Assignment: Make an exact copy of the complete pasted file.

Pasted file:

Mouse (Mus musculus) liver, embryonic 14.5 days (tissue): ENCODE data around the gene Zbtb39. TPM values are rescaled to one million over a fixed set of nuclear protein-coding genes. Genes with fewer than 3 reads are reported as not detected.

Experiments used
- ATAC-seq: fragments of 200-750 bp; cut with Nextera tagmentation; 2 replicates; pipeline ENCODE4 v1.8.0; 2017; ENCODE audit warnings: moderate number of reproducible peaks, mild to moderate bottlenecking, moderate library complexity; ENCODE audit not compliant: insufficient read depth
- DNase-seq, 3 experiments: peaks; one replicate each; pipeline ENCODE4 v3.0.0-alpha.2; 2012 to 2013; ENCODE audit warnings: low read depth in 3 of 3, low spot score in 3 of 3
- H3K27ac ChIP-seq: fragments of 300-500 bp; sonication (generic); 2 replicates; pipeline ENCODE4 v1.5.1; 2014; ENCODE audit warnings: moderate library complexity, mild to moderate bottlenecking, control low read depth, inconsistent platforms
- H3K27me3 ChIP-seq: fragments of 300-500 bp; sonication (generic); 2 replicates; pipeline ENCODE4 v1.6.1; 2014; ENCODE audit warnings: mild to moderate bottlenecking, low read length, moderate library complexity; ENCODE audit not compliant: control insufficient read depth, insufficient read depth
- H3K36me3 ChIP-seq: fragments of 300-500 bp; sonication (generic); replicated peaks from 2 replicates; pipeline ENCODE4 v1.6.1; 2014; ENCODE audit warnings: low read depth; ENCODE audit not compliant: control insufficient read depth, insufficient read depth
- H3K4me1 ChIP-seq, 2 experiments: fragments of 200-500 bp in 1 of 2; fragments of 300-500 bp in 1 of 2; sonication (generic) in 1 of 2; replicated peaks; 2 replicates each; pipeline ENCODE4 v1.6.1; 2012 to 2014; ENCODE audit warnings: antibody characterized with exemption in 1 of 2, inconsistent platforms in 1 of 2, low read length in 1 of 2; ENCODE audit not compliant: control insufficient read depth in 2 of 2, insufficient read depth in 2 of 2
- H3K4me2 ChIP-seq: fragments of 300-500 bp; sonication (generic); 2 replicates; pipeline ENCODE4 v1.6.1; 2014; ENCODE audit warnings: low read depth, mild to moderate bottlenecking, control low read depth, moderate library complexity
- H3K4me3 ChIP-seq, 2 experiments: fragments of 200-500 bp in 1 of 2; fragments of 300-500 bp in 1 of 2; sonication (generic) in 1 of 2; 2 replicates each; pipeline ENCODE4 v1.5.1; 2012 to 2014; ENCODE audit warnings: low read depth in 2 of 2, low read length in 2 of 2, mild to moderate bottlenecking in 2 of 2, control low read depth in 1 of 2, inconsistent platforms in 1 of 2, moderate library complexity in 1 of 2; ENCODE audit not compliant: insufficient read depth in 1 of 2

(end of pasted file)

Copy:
Mouse (Mus musculus) liver, embryonic 14.5 days (tissue): ENCODE data around the gene Zbtb39. TPM values are rescaled to one million over a fixed set of nuclear protein-coding genes. Genes with fewer than 3 reads are reported as not detected.

Experiments used
- ATAC-seq: fragments of 200-750 bp; cut with Nextera tagmentation; 2 replicates; pipeline ENCODE4 v1.8.0; 2017; ENCODE audit warnings: moderate number of reproducible peaks, mild to moderate bottlenecking, moderate library complexity; ENCODE audit not compliant: insufficient read depth
- DNase-seq, 3 experiments: peaks; one replicate each; pipeline ENCODE4 v3.0.0-alpha.2; 2012 to 2013; ENCODE audit warnings: low read depth in 3 of 3, low spot score in 3 of 3
- H3K27ac ChIP-seq: fragments of 300-500 bp; sonication (generic); 2 replicates; pipeline ENCODE4 v1.5.1; 2014; ENCODE audit warnings: moderate library complexity, mild to moderate bottlenecking, control low read depth, inconsistent platforms
- H3K27me3 ChIP-seq: fragments of 300-500 bp; sonication (generic); 2 replicates; pipeline ENCODE4 v1.6.1; 2014; ENCODE audit warnings: mild to moderate bottlenecking, low read length, moderate library complexity; ENCODE audit not compliant: control insufficient read depth, insufficient read depth
- H3K36me3 ChIP-seq: fragments of 300-500 bp; sonication (generic); replicated peaks from 2 replicates; pipeline ENCODE4 v1.6.1; 2014; ENCODE audit warnings: low read depth; ENCODE audit not compliant: control insufficient read depth, insufficient read depth
- H3K4me1 ChIP-seq, 2 experiments: fragments of 200-500 bp in 1 of 2; fragments of 300-500 bp in 1 of 2; sonication (generic) in 1 of 2; replicated peaks; 2 replicates each; pipeline ENCODE4 v1.6.1; 2012 to 2014; ENCODE audit warnings: antibody characterized with exemption in 1 of 2, inconsistent platforms in 1 of 2, low read length in 1 of 2; ENCODE audit not compliant: control insufficient read depth in 2 of 2, insufficient read depth in 2 of 2
- H3K4me2 ChIP-seq: fragments of 300-500 bp; sonication (generic); 2 replicates; pipeline ENCODE4 v1.6.1; 2014; ENCODE audit warnings: low read depth, mild to moderate bottlenecking, control low read depth, moderate library complexity
- H3K4me3 ChIP-seq, 2 experiments: fragments of 200-500 bp in 1 of 2; fragments of 300-500 bp in 1 of 2; sonication (generic) in 1 of 2; 2 replicates each; pipeline ENCODE4 v1.5.1; 2012 to 2014; ENCODE audit warnings: low read depth in 2 of 2, low read length in 2 of 2, mild to moderate bottlenecking in 2 of 2, control low read depth in 1 of 2, inconsistent platforms in 1 of 2, moderate library complexity in 1 of 2; ENCODE audit not compliant: insufficient read depth in 1 of 2